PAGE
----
Now that we’re all starting to leave our houses a bit more, we’re going to encounter a reality that might feel a little new again: other people.
And, in Philly’s characteristically cantankerous style, that can lead to conflicts. Conflicts over masks, over personal space, and over any of the other million things that someone could get upset about.
“People are stressed,” says Tracy Hornig, an independent communications and conflict specialist who often works with Media’s Center for Resolutions. “There’s a lot going on. They go out in public and something happens, and they blow. It’s going to happen.”
But if you encounter a coronavirus freak-out in public — or feel the need to confront someone yourself — don’t worry. There are some things you can do to de-escalate the situation before it gets out of hand, thanks to the advice of some local mediators and conflict-resolution experts. Here is what you need to know:
Say you’re out at the grocery store, and a fellow shopper blows up at you over a perceived slight — maybe you didn’t keep the full six feet away as recommended. What’s important to keep the situation from escalating, Hornig says, is to not take it personally — especially because it often isn’t.
“When we take it personally, it becomes a much bigger problem,” she says. “In most cases, it’s not personal. It is being directed at you, but the person attacking has a whole world you are not seeing.”
It is useful, she adds, to think about the situation like an iceberg — the tip of which is the problem that you see. The larger problems, however, are below the surface, and are often made up of issues that aren’t related to what seems like the problem in the moment. Those larger issues can sometimes make people feel vulnerable or powerless, which results outwardly in anger.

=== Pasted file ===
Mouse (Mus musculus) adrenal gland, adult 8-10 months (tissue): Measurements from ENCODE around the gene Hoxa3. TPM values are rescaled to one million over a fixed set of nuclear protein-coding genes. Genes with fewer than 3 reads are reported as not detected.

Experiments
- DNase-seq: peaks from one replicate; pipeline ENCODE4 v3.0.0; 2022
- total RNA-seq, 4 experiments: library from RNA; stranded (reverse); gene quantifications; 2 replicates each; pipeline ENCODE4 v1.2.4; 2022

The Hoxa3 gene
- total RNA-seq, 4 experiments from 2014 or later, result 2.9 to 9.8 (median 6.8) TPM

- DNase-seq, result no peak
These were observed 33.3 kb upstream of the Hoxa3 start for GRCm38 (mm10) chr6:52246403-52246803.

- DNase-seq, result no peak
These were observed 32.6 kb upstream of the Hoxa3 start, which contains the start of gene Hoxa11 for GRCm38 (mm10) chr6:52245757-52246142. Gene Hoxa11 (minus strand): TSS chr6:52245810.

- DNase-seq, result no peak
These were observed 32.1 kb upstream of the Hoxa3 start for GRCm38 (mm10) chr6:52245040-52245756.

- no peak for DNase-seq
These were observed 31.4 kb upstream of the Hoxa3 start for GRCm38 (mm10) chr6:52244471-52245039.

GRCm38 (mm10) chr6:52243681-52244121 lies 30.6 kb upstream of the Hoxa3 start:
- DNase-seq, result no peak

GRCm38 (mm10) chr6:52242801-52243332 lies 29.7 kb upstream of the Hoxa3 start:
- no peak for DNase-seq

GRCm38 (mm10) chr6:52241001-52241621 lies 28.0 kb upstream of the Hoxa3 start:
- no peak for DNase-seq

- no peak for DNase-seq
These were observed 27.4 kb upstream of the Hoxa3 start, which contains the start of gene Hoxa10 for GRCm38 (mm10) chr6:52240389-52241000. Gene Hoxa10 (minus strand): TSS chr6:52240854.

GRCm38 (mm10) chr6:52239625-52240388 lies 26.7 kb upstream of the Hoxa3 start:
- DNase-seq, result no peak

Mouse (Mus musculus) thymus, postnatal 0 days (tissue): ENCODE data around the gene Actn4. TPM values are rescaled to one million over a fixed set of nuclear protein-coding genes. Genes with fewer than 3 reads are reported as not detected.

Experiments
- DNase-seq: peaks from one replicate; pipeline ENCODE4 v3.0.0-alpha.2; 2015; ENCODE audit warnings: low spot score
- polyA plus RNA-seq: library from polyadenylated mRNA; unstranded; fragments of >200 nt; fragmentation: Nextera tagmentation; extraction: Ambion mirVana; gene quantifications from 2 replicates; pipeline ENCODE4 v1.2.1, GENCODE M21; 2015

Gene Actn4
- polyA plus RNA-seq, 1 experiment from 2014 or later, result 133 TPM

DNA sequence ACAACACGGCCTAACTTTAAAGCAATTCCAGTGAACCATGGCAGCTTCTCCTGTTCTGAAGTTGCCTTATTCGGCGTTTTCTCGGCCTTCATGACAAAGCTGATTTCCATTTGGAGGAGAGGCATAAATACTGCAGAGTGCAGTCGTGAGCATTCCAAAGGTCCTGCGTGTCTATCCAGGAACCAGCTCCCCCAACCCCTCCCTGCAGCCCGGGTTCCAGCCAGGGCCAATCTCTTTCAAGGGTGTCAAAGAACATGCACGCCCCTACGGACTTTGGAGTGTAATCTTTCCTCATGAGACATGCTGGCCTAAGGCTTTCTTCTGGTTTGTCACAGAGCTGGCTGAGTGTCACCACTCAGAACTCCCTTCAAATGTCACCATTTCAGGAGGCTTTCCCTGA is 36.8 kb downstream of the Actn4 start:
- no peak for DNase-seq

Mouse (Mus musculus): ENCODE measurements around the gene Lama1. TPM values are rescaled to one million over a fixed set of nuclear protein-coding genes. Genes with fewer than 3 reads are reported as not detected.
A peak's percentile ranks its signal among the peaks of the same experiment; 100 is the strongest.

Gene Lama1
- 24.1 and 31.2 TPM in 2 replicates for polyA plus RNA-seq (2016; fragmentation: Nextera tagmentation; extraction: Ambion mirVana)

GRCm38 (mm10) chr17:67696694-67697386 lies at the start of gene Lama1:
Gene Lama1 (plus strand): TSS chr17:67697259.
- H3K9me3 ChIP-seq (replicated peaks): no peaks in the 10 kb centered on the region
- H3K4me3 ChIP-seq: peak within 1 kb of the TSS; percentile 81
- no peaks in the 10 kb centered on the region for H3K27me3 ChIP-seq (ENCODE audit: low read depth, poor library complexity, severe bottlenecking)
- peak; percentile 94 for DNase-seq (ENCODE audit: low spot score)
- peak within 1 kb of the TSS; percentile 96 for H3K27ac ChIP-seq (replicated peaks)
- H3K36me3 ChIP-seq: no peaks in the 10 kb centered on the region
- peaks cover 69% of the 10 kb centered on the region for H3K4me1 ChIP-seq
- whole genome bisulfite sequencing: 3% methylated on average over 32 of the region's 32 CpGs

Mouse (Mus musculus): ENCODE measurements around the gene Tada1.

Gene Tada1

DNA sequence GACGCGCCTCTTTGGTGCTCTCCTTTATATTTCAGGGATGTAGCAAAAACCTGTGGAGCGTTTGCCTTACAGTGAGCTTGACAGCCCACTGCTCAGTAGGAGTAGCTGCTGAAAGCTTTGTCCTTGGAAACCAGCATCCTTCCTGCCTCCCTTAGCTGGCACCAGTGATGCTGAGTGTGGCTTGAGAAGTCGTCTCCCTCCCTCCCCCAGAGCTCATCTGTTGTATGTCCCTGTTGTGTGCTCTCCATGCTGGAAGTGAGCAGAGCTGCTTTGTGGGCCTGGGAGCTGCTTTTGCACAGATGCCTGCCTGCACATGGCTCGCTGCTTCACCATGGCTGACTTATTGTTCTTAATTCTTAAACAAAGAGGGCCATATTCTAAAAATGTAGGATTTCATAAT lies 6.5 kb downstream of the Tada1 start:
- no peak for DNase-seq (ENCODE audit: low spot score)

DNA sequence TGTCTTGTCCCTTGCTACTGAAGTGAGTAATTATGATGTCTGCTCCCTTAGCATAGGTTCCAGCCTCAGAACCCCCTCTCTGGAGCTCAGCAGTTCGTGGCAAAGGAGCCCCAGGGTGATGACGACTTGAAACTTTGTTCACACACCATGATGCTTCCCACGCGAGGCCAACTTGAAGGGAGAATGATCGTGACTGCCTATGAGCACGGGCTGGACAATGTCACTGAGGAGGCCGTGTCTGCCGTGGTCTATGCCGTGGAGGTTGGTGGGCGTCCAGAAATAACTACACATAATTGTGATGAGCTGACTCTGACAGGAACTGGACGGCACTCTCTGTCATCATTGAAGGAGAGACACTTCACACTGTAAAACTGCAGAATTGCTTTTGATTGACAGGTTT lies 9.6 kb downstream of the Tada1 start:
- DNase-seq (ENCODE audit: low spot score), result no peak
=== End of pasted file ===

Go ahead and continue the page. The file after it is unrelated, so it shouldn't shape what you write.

“Have a little empathy for people,” she says. “Be aware that they are human, and let’s meet them where they are at and see if we can help de-escalate before it gets out of control.”
Another step in helping to de-escalate a conflict, says Sue Wasserkrug, program administrator of the Good Shepherd Mediation Program, is to really try to understand where the other person is coming from. Letting that person know that you hear their concerns — even if you don’t agree with them — is huge.
“That way, the person feels like you are listening, and you are taking them seriously,” which can help keep the situation from getting worse, Wasserkrug says. “Think about what they are trying to communicate to you, and make sure you understand what they are concerned about.”
If you are comfortable having a conversation, Wasserkrug adds, your tone of voice is always important. Being calm and asking questions to clarify that person’s concerns can be helpful, and don’t assume that your perspective is the only perspective.
Don’t try to explain your way out of the dispute. “One of the biggest mistakes people make is that when they’re faced with a situation where somebody has become escalated, they try to resolve it by explaining why they did what they did,” Hornig says. “What it does is it can escalate the problem even further.”
With quick, public confrontations, says Randy Duque, deputy director of the Philadelphia Commission on Human Relations’ Community Relations Division, it’s all about self-control and self-awareness. Don’t go into a situation trying to change a person’s behavior, or try to be right — instead, just try to keep things from getting out of hand.
“You can really only control your own actions and behaviors,” he says. “You can’t control someone else, especially a stranger. It’s hard to get in there and convince someone that you’re right and the other person is wrong. That’s not really the intention.”